L recommends going with a friend, not only do you get to share the experience but should you run into trouble or get stuck somewhere you’ll have someone to bail you out. As we walk past the Quad he describes an Ocean’s Eleven type scheme for accessing the belltower, which involves someone acting as distraction while you sneak in through a door that is not so much secret as it is unintentionally guarded by the Quad’s staff.
L has only been caught a few times. In the Quad he once opened the door to an office he thought was unoccupied only to come face to face with the owner. Claiming a wrong turn, he shut the door and bolted. While exploring the bowels of Manning House he somehow found himself behind the bar, during mid-semester break, while the bar was closed. The bar manager spotted him and asked for his name. The first name L thought of was Chris, which is not his name. I asked if he’d often given a fake name to people who’d caught him going about his business and he immediately responds in the affirmative. Never tell them your name and never give them your ID. It might have worked had the manager not immediately responded that L’s name couldn’t be Chris, because his own name was Chris. Unlucky.
Those are the more confrontational experiences. L says that for the most part people are just confused by his wandering around. Part of the way he finds these places is just by asking questions and gathering folklore. The best way to get a free pass while exploring is to claim you’re writing an article. He did a lot of research and asked a lot of people about the tunnels that are rumoured to exist underneath the Quad. These tunnels feature in the map with the suggestion that they’re in a storage room at the Nicholson Museum and might require keys. This spot caught my attention, and I asked L if he’d ever seen the tunnels himself. He hasn’t, and never found anyone who had. He offers the theory that the so-called “tunnels” are probably a sewer pipe that urban legend has blown out of proportion. When I enquired with the staff at the Nicholson Museum they denied the tunnels’ existence, saying they have ghosts, but no tunnels.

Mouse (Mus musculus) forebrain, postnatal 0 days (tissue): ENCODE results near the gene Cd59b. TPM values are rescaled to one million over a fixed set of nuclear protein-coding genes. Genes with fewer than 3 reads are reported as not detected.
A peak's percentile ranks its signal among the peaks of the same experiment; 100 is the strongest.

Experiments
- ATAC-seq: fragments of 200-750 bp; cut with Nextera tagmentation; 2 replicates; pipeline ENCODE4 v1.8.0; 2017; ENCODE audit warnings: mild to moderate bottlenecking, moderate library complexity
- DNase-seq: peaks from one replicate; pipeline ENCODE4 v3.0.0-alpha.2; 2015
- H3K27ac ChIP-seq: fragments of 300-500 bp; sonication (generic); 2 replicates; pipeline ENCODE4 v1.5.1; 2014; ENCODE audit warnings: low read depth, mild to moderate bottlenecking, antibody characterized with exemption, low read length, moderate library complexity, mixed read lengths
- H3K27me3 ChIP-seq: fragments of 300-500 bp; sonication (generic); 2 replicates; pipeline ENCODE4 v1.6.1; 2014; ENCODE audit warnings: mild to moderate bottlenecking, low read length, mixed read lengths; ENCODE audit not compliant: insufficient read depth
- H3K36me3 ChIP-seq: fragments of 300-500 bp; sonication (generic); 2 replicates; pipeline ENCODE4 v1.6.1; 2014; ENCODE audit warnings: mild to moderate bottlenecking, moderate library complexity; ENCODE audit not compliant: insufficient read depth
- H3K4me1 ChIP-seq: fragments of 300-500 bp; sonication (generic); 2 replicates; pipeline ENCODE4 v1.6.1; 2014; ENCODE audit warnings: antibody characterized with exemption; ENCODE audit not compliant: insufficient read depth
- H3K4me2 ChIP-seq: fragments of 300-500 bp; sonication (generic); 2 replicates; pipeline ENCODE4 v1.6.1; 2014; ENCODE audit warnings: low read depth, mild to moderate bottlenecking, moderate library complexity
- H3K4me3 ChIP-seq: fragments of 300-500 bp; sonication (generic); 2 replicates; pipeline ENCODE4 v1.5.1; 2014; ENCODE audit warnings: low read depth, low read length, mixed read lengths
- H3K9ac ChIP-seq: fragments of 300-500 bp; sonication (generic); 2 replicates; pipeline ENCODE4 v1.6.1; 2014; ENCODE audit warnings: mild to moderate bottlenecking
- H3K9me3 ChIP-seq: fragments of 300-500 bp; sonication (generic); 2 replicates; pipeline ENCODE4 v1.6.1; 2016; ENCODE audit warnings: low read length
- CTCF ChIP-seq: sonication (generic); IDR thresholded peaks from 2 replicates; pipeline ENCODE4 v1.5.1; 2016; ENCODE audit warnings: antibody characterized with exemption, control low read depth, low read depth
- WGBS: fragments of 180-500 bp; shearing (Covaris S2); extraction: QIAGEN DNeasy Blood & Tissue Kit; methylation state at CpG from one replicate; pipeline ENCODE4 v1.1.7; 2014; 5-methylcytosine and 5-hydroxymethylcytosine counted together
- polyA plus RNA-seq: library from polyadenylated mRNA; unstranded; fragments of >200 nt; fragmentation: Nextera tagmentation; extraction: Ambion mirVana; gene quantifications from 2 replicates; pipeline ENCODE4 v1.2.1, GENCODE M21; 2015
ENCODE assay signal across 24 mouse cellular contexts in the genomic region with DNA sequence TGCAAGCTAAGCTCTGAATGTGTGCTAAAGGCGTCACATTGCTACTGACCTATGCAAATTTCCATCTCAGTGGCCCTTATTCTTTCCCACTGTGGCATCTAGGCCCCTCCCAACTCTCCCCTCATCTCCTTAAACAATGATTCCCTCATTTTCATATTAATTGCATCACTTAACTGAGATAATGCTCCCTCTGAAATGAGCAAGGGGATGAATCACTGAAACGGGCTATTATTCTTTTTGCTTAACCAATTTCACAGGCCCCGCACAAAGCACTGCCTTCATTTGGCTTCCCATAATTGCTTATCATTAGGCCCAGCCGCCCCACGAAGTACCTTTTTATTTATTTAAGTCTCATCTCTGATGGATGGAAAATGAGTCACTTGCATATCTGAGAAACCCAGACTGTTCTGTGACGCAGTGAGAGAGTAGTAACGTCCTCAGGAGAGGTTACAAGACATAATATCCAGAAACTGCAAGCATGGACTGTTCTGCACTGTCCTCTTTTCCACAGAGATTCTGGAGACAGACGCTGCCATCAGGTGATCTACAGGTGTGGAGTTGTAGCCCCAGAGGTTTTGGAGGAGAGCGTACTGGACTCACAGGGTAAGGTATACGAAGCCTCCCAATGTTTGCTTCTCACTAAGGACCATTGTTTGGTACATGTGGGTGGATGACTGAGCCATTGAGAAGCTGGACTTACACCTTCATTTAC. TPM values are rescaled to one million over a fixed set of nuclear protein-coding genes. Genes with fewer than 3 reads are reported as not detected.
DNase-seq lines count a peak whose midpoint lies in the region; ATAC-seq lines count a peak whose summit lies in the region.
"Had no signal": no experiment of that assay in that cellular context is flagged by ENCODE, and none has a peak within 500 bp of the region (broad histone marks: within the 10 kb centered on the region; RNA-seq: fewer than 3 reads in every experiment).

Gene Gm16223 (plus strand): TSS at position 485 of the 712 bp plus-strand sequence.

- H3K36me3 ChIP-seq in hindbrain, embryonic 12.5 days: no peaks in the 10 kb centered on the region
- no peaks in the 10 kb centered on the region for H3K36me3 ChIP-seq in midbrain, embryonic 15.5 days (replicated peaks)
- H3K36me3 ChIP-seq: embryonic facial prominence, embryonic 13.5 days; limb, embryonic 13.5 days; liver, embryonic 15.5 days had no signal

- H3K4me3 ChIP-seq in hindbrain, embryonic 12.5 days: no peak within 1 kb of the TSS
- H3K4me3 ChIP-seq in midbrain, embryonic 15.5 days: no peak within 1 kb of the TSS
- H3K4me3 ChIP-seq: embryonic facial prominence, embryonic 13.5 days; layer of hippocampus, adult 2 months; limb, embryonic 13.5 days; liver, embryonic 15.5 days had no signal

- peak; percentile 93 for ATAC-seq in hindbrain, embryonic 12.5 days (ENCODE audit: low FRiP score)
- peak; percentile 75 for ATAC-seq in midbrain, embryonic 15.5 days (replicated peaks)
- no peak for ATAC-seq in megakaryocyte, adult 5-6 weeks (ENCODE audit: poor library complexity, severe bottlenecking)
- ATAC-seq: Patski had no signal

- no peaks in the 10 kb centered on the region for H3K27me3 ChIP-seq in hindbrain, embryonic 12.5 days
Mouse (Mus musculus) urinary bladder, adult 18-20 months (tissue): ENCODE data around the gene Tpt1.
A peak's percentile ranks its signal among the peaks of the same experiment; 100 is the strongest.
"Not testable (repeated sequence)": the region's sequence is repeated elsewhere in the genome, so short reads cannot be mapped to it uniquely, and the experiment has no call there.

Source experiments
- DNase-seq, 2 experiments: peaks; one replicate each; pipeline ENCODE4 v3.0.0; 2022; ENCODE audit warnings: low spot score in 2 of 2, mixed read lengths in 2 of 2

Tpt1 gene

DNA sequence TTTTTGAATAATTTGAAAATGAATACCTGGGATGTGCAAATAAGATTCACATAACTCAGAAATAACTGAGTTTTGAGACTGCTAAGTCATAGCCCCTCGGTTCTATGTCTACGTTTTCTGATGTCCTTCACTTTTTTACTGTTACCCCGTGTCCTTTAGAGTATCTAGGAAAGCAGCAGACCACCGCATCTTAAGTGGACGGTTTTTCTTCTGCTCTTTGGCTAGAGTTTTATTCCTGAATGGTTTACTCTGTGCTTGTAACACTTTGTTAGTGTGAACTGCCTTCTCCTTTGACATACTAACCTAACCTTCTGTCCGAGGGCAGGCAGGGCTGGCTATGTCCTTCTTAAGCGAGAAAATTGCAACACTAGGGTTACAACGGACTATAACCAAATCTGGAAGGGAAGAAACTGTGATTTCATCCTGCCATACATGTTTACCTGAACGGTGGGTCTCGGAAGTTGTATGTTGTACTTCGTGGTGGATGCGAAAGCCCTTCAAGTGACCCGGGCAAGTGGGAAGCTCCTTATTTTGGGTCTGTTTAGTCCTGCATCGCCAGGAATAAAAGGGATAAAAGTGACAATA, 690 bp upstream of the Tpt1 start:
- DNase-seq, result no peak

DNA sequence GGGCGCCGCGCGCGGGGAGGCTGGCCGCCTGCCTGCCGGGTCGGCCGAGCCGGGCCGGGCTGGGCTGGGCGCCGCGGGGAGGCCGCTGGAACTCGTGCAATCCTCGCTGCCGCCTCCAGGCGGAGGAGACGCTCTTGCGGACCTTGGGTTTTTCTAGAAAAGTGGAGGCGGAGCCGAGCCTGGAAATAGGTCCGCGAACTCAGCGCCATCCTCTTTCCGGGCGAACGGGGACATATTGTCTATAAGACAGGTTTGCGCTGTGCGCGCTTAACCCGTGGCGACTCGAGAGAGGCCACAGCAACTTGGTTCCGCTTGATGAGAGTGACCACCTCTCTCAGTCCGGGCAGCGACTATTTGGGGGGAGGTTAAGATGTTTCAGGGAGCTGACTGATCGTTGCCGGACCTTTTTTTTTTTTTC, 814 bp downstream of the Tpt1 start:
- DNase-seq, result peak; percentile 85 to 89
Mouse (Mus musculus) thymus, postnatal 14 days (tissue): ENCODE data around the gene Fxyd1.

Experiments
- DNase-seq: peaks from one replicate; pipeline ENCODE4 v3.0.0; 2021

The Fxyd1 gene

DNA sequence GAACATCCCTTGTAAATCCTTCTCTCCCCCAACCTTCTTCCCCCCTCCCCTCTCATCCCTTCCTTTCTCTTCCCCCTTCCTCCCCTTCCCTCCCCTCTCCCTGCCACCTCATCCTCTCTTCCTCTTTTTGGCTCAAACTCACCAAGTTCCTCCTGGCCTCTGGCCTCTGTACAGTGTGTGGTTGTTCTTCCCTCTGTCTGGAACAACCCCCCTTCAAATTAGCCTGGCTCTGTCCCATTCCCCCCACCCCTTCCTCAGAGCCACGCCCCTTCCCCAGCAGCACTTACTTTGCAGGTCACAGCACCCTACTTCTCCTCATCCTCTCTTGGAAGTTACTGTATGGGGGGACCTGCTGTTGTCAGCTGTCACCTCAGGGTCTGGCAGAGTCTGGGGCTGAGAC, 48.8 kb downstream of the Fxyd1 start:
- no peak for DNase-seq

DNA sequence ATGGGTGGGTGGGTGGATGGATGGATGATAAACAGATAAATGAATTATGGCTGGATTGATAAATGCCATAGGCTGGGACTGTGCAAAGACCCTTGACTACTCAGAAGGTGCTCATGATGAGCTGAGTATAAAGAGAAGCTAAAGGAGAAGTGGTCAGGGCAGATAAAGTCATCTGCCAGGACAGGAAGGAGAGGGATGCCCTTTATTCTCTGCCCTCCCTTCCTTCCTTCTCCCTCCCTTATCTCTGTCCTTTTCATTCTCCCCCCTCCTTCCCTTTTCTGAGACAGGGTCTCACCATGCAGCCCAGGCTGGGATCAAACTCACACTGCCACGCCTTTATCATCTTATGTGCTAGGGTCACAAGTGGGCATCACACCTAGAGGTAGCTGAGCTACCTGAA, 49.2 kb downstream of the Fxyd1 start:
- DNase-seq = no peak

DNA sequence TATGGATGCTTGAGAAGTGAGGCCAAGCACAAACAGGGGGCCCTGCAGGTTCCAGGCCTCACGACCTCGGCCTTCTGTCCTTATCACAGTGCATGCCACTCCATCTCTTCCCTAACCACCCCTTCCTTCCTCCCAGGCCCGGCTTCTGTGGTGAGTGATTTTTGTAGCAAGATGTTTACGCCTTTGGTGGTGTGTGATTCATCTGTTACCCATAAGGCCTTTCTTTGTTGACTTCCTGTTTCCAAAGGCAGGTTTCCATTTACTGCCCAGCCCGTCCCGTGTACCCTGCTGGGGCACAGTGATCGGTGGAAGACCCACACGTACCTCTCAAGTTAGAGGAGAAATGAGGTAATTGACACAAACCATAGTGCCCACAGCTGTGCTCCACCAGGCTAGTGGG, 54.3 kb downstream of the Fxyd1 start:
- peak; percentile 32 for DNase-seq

Our final stop of the evening is the roof of the Carslaw Building. We take the elevator up, chatting loudly, but as soon as the doors open, L gestures for me to be quiet. This is one of the places that we could get in trouble for visiting. On the top level, L drops his backpack and climbs up onto the handrail so he can swing himself onto the very thin ledge of the window that leads out onto the roof. One false move and he could fall backwards down one and a half flights worth of stairs. He doesn’t make a false move, his form is practised and perfect as he angles himself sideways to slip through the window and out onto the roof. He opens the fire door from the outside for me, grabbing his backpack.
The Carslaw roof is one of L’s favourite date spots, and it’s not hard to see why. Victoria Park is spread out like a picnic blanket in front of us, and at night, the city is lit up in a display of lights and industry; the view spreads from UTS, Centrepoint Tower and the Anzac Bridge all the way out to the Western Suburbs. L says during the day you can even see partway down to the Eastern Suburbs and Bondi Beach. I take a photo of the twinkling panorama of Sydney. L says that from here you really get a sense of the scale of Sydney, the sheer spread of the city in every direction.
When I ask L how he got started and why he kept going, he talks for a bit about the history contained here. Marking ‘L was here 2016’ makes you feel a bit like a dickhead, he says, but there are things like ‘John was here 1916’, and building on the history of that one secret place is pretty remarkable. There’s a mythos about the University, something magical. He says that every single person who attends uni here has walked down Eastern Avenue, and gone to class, but only a handful have seen the things he’s seen from the rooftops of the campus: it feels special and sacred. As we walk around, things come back to him: balconies and corner offices. We try a few of them and they’re mostly locked, abandoned, left to gather dust and have their doorknobs rattled by curious students.
L graduated a few years ago. He says he was going to leave his map to SASS until a stacked election robbed him of the Vice Presidency. Instead, he’s handed it off to another society (he won’t tell me which) leaving the magic of USYD’s rooftops to those out there with the same curiosity he once had.
I ask how he even thought to go looking for these places and his final piece of advice is startlingly simple: just look up. People tend to look just at what’s in front of them. When you look up, you’ll see things others might have missed and ask yourself the question: “Can I get there?”
The answer is usually yes.